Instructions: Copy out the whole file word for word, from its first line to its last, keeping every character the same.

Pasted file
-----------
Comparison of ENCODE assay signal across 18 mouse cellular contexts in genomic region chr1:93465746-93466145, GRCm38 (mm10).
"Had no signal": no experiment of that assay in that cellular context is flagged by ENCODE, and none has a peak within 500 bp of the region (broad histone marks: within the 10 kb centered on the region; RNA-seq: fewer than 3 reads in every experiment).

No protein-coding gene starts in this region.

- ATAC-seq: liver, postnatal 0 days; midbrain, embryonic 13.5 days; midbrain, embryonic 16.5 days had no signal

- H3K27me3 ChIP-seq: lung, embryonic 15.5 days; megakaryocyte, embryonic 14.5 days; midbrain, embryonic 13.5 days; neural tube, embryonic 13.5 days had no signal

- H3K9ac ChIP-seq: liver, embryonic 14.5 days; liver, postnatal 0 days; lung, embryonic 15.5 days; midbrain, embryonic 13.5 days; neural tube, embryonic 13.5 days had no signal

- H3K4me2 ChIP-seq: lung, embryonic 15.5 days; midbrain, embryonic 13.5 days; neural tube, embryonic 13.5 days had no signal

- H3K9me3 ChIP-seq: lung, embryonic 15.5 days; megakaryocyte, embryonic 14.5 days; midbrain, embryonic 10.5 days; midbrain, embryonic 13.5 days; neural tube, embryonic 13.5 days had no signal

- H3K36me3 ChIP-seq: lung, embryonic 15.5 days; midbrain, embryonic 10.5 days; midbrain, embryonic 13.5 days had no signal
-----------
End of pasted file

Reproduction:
Comparison of ENCODE assay signal across 18 mouse cellular contexts in genomic region chr1:93465746-93466145, GRCm38 (mm10).
"Had no signal": no experiment of that assay in that cellular context is flagged by ENCODE, and none has a peak within 500 bp of the region (broad histone marks: within the 10 kb centered on the region; RNA-seq: fewer than 3 reads in every experiment).

No protein-coding gene starts in this region.

- ATAC-seq: liver, postnatal 0 days; midbrain, embryonic 13.5 days; midbrain, embryonic 16.5 days had no signal

- H3K27me3 ChIP-seq: lung, embryonic 15.5 days; megakaryocyte, embryonic 14.5 days; midbrain, embryonic 13.5 days; neural tube, embryonic 13.5 days had no signal

- H3K9ac ChIP-seq: liver, embryonic 14.5 days; liver, postnatal 0 days; lung, embryonic 15.5 days; midbrain, embryonic 13.5 days; neural tube, embryonic 13.5 days had no signal

- H3K4me2 ChIP-seq: lung, embryonic 15.5 days; midbrain, embryonic 13.5 days; neural tube, embryonic 13.5 days had no signal

- H3K9me3 ChIP-seq: lung, embryonic 15.5 days; megakaryocyte, embryonic 14.5 days; midbrain, embryonic 10.5 days; midbrain, embryonic 13.5 days; neural tube, embryonic 13.5 days had no signal

- H3K36me3 ChIP-seq: lung, embryonic 15.5 days; midbrain, embryonic 10.5 days; midbrain, embryonic 13.5 days had no signal